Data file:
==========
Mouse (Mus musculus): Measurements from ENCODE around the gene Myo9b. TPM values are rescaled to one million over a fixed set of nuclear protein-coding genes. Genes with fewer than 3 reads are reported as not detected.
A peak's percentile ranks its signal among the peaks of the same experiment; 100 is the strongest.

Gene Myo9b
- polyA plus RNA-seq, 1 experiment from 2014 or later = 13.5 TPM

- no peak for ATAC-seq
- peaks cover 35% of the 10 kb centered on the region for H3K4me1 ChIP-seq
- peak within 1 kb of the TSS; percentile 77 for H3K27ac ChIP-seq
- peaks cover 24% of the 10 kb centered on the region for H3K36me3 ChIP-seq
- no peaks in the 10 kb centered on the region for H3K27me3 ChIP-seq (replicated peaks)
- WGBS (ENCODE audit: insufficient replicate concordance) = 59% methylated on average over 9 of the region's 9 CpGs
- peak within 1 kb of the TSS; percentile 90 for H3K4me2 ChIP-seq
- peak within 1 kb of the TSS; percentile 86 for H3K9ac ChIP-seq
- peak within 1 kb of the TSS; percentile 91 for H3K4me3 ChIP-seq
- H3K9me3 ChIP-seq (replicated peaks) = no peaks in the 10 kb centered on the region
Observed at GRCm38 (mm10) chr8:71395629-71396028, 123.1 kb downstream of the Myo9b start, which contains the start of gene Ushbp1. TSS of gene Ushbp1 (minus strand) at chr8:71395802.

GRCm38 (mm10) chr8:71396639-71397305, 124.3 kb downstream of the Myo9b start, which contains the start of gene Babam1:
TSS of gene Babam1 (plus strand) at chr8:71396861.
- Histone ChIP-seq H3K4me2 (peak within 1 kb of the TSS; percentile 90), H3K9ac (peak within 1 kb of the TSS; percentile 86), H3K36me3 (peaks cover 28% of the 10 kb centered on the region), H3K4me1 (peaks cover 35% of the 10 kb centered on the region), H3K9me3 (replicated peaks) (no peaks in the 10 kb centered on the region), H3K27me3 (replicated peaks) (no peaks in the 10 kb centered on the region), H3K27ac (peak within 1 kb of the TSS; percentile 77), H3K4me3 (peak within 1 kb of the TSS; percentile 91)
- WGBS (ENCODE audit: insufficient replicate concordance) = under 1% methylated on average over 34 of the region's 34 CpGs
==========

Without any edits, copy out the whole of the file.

Mouse (Mus musculus): Measurements from ENCODE around the gene Myo9b. TPM values are rescaled to one million over a fixed set of nuclear protein-coding genes. Genes with fewer than 3 reads are reported as not detected.
A peak's percentile ranks its signal among the peaks of the same experiment; 100 is the strongest.

Gene Myo9b
- polyA plus RNA-seq, 1 experiment from 2014 or later = 13.5 TPM

- no peak for ATAC-seq
- peaks cover 35% of the 10 kb centered on the region for H3K4me1 ChIP-seq
- peak within 1 kb of the TSS; percentile 77 for H3K27ac ChIP-seq
- peaks cover 24% of the 10 kb centered on the region for H3K36me3 ChIP-seq
- no peaks in the 10 kb centered on the region for H3K27me3 ChIP-seq (replicated peaks)
- WGBS (ENCODE audit: insufficient replicate concordance) = 59% methylated on average over 9 of the region's 9 CpGs
- peak within 1 kb of the TSS; percentile 90 for H3K4me2 ChIP-seq
- peak within 1 kb of the TSS; percentile 86 for H3K9ac ChIP-seq
- peak within 1 kb of the TSS; percentile 91 for H3K4me3 ChIP-seq
- H3K9me3 ChIP-seq (replicated peaks) = no peaks in the 10 kb centered on the region
Observed at GRCm38 (mm10) chr8:71395629-71396028, 123.1 kb downstream of the Myo9b start, which contains the start of gene Ushbp1. TSS of gene Ushbp1 (minus strand) at chr8:71395802.

GRCm38 (mm10) chr8:71396639-71397305, 124.3 kb downstream of the Myo9b start, which contains the start of gene Babam1:
TSS of gene Babam1 (plus strand) at chr8:71396861.
- Histone ChIP-seq H3K4me2 (peak within 1 kb of the TSS; percentile 90), H3K9ac (peak within 1 kb of the TSS; percentile 86), H3K36me3 (peaks cover 28% of the 10 kb centered on the region), H3K4me1 (peaks cover 35% of the 10 kb centered on the region), H3K9me3 (replicated peaks) (no peaks in the 10 kb centered on the region), H3K27me3 (replicated peaks) (no peaks in the 10 kb centered on the region), H3K27ac (peak within 1 kb of the TSS; percentile 77), H3K4me3 (peak within 1 kb of the TSS; percentile 91)
- WGBS (ENCODE audit: insufficient replicate concordance) = under 1% methylated on average over 34 of the region's 34 CpGs